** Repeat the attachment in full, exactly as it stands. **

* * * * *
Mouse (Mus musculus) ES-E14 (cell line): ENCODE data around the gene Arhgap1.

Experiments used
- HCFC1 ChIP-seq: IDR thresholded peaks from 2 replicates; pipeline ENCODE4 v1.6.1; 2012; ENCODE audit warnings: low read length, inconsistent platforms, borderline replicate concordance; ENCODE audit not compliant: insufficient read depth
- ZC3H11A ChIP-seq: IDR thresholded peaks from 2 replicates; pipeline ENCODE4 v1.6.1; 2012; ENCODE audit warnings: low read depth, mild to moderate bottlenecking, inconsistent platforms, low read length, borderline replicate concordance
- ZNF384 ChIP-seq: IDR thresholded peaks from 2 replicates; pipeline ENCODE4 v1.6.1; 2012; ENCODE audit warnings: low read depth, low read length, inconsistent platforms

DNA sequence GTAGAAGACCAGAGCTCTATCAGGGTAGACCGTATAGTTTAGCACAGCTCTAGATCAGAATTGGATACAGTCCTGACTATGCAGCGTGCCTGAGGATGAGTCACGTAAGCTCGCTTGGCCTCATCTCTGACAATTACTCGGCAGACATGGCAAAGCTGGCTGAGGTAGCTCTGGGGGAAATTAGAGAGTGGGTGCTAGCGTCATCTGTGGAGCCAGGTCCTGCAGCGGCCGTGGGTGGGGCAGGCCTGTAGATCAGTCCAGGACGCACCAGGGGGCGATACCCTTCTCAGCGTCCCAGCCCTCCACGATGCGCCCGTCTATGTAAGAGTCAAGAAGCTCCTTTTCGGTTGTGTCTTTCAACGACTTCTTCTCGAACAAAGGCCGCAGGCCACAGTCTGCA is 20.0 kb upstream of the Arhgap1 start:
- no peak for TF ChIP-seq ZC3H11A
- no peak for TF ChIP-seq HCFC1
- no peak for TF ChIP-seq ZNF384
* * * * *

Mouse (Mus musculus) ES-E14 (cell line): ENCODE data around the gene Arhgap1.

Experiments used
- HCFC1 ChIP-seq: IDR thresholded peaks from 2 replicates; pipeline ENCODE4 v1.6.1; 2012; ENCODE audit warnings: low read length, inconsistent platforms, borderline replicate concordance; ENCODE audit not compliant: insufficient read depth
- ZC3H11A ChIP-seq: IDR thresholded peaks from 2 replicates; pipeline ENCODE4 v1.6.1; 2012; ENCODE audit warnings: low read depth, mild to moderate bottlenecking, inconsistent platforms, low read length, borderline replicate concordance
- ZNF384 ChIP-seq: IDR thresholded peaks from 2 replicates; pipeline ENCODE4 v1.6.1; 2012; ENCODE audit warnings: low read depth, low read length, inconsistent platforms

DNA sequence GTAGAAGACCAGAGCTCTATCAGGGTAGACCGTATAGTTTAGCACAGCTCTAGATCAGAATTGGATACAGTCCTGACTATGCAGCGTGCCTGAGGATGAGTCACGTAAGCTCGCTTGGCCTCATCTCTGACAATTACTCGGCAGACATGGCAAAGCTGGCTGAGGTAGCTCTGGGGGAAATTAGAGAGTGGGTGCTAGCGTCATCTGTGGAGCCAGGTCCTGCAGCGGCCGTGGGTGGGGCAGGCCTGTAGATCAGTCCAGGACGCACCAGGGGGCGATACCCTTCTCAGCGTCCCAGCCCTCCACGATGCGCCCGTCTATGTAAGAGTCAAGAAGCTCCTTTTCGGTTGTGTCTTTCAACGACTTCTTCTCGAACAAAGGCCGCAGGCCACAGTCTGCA is 20.0 kb upstream of the Arhgap1 start:
- no peak for TF ChIP-seq ZC3H11A
- no peak for TF ChIP-seq HCFC1
- no peak for TF ChIP-seq ZNF384